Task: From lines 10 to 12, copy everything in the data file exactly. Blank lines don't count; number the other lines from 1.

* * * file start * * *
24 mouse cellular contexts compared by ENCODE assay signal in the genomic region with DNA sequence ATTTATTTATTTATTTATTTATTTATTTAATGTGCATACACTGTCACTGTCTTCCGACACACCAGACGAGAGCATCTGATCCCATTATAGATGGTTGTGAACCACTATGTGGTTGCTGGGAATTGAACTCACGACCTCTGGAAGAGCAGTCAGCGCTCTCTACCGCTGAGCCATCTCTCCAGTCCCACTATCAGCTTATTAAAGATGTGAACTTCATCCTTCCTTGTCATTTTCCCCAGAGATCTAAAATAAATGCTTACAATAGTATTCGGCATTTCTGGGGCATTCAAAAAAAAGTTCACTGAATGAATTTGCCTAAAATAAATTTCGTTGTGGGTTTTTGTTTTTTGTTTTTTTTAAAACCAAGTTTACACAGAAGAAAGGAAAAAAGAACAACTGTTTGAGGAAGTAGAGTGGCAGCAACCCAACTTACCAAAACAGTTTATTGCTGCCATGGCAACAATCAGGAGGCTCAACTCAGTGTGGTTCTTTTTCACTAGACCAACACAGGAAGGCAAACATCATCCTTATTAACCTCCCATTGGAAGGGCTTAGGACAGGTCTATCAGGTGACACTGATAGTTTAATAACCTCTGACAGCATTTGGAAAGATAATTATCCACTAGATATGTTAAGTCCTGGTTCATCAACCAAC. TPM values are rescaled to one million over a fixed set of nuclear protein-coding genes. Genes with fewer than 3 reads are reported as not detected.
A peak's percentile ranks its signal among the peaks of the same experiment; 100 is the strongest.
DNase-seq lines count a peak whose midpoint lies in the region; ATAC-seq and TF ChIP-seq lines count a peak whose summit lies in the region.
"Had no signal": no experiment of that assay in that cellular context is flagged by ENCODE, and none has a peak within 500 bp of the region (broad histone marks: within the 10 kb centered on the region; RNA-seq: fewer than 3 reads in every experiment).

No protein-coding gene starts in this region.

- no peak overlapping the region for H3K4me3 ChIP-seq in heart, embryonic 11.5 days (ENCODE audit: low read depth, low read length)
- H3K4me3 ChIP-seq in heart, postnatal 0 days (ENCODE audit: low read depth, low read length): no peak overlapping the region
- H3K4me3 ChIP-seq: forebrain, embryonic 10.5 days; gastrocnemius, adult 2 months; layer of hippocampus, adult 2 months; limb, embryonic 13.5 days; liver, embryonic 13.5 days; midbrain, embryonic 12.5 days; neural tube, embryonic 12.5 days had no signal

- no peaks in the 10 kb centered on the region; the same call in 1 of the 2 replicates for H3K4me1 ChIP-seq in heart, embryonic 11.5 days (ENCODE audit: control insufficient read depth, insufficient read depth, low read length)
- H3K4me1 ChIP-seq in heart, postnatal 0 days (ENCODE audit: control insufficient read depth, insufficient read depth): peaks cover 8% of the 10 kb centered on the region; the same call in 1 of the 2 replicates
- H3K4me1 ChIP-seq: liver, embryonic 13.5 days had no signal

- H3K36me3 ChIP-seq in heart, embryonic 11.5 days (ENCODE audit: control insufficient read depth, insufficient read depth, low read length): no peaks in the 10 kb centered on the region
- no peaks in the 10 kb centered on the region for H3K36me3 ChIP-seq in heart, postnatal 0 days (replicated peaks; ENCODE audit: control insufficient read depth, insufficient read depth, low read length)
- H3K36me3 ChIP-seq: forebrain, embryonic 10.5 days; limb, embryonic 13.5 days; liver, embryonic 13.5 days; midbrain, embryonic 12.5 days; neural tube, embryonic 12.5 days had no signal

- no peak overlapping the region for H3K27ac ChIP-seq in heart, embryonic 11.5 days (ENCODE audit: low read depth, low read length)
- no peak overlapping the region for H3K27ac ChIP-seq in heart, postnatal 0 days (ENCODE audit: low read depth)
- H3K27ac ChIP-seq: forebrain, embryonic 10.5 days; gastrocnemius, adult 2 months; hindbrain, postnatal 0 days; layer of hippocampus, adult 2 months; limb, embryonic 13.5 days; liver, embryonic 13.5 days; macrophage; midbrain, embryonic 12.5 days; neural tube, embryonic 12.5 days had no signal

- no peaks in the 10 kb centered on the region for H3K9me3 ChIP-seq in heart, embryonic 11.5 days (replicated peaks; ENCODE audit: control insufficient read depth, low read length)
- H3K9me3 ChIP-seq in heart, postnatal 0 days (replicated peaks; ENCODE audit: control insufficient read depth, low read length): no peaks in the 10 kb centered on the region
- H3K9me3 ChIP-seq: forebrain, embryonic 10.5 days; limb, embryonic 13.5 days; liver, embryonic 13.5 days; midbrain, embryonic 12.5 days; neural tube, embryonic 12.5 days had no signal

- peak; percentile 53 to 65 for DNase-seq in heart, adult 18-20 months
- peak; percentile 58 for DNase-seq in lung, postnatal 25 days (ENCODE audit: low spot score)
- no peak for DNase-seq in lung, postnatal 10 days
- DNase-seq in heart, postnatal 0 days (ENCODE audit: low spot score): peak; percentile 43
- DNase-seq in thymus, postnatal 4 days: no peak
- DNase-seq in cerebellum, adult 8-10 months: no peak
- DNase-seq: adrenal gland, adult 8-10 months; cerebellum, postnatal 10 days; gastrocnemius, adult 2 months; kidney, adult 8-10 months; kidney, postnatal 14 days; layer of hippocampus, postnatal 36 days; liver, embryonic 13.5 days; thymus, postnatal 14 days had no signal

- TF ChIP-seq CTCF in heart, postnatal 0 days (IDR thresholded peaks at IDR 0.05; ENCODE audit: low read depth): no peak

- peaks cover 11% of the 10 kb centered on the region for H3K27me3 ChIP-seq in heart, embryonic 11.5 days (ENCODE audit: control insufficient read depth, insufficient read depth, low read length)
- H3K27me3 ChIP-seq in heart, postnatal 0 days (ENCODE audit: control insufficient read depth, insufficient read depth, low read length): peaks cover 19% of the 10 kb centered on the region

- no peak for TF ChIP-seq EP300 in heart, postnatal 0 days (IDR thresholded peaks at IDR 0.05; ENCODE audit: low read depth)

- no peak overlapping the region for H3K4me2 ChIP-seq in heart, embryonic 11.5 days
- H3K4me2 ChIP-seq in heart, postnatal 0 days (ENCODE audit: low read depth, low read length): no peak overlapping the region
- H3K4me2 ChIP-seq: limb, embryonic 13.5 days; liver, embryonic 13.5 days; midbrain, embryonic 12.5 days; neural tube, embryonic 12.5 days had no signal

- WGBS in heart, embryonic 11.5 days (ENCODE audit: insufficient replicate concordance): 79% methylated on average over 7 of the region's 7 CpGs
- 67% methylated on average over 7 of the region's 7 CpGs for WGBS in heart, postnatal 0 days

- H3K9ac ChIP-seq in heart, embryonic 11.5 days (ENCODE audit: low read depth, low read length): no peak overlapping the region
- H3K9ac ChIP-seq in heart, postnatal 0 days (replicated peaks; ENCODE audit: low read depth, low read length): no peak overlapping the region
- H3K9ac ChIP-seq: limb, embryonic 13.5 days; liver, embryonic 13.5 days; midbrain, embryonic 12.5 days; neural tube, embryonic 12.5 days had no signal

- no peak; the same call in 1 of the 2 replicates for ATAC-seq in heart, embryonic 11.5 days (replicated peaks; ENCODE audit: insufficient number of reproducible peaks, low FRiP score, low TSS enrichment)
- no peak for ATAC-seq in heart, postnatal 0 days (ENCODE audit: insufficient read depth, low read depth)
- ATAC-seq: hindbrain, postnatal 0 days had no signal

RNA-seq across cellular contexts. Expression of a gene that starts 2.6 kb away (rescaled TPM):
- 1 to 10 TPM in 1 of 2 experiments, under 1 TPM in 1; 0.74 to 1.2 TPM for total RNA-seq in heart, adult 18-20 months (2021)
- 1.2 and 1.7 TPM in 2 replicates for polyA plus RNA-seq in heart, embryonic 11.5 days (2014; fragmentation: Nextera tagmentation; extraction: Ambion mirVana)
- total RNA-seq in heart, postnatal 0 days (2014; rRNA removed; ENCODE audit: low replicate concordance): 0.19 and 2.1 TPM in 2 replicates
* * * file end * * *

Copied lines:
- H3K4me1 ChIP-seq in heart, postnatal 0 days (ENCODE audit: control insufficient read depth, insufficient read depth): peaks cover 8% of the 10 kb centered on the region; the same call in 1 of the 2 replicates
- H3K4me1 ChIP-seq: liver, embryonic 13.5 days had no signal

- H3K36me3 ChIP-seq in heart, embryonic 11.5 days (ENCODE audit: control insufficient read depth, insufficient read depth, low read length): no peaks in the 10 kb centered on the region